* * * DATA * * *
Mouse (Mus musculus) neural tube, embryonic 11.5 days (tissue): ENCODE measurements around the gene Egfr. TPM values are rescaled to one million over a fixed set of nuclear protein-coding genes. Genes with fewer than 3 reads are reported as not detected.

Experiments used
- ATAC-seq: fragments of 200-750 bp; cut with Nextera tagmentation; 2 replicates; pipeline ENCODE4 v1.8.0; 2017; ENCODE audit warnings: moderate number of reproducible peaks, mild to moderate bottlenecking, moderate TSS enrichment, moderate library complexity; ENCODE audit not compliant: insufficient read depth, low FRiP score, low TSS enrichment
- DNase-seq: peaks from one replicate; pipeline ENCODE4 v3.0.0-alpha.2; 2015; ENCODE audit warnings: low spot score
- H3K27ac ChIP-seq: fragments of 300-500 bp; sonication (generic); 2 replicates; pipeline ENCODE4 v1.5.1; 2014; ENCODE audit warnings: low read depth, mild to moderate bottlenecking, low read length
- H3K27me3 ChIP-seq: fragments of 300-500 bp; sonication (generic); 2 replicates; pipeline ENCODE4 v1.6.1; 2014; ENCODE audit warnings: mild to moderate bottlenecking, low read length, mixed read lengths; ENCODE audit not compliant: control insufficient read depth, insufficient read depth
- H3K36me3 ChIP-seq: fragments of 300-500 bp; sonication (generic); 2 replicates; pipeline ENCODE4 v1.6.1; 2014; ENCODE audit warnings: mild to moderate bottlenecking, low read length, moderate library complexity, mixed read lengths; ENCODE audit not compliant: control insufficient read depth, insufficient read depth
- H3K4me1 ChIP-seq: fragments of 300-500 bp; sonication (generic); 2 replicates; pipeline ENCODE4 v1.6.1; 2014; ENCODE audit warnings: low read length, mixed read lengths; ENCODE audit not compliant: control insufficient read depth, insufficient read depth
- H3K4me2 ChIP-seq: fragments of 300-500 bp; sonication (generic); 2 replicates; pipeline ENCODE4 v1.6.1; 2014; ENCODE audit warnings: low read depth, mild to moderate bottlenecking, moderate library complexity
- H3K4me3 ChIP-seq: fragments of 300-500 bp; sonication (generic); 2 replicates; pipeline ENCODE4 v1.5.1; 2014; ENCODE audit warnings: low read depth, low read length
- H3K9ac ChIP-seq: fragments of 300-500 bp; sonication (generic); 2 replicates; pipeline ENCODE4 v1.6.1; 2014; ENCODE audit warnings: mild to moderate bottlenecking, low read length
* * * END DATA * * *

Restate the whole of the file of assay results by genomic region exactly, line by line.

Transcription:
Mouse (Mus musculus) neural tube, embryonic 11.5 days (tissue): ENCODE measurements around the gene Egfr. TPM values are rescaled to one million over a fixed set of nuclear protein-coding genes. Genes with fewer than 3 reads are reported as not detected.

Experiments used
- ATAC-seq: fragments of 200-750 bp; cut with Nextera tagmentation; 2 replicates; pipeline ENCODE4 v1.8.0; 2017; ENCODE audit warnings: moderate number of reproducible peaks, mild to moderate bottlenecking, moderate TSS enrichment, moderate library complexity; ENCODE audit not compliant: insufficient read depth, low FRiP score, low TSS enrichment
- DNase-seq: peaks from one replicate; pipeline ENCODE4 v3.0.0-alpha.2; 2015; ENCODE audit warnings: low spot score
- H3K27ac ChIP-seq: fragments of 300-500 bp; sonication (generic); 2 replicates; pipeline ENCODE4 v1.5.1; 2014; ENCODE audit warnings: low read depth, mild to moderate bottlenecking, low read length
- H3K27me3 ChIP-seq: fragments of 300-500 bp; sonication (generic); 2 replicates; pipeline ENCODE4 v1.6.1; 2014; ENCODE audit warnings: mild to moderate bottlenecking, low read length, mixed read lengths; ENCODE audit not compliant: control insufficient read depth, insufficient read depth
- H3K36me3 ChIP-seq: fragments of 300-500 bp; sonication (generic); 2 replicates; pipeline ENCODE4 v1.6.1; 2014; ENCODE audit warnings: mild to moderate bottlenecking, low read length, moderate library complexity, mixed read lengths; ENCODE audit not compliant: control insufficient read depth, insufficient read depth
- H3K4me1 ChIP-seq: fragments of 300-500 bp; sonication (generic); 2 replicates; pipeline ENCODE4 v1.6.1; 2014; ENCODE audit warnings: low read length, mixed read lengths; ENCODE audit not compliant: control insufficient read depth, insufficient read depth
- H3K4me2 ChIP-seq: fragments of 300-500 bp; sonication (generic); 2 replicates; pipeline ENCODE4 v1.6.1; 2014; ENCODE audit warnings: low read depth, mild to moderate bottlenecking, moderate library complexity
- H3K4me3 ChIP-seq: fragments of 300-500 bp; sonication (generic); 2 replicates; pipeline ENCODE4 v1.5.1; 2014; ENCODE audit warnings: low read depth, low read length
- H3K9ac ChIP-seq: fragments of 300-500 bp; sonication (generic); 2 replicates; pipeline ENCODE4 v1.6.1; 2014; ENCODE audit warnings: mild to moderate bottlenecking, low read length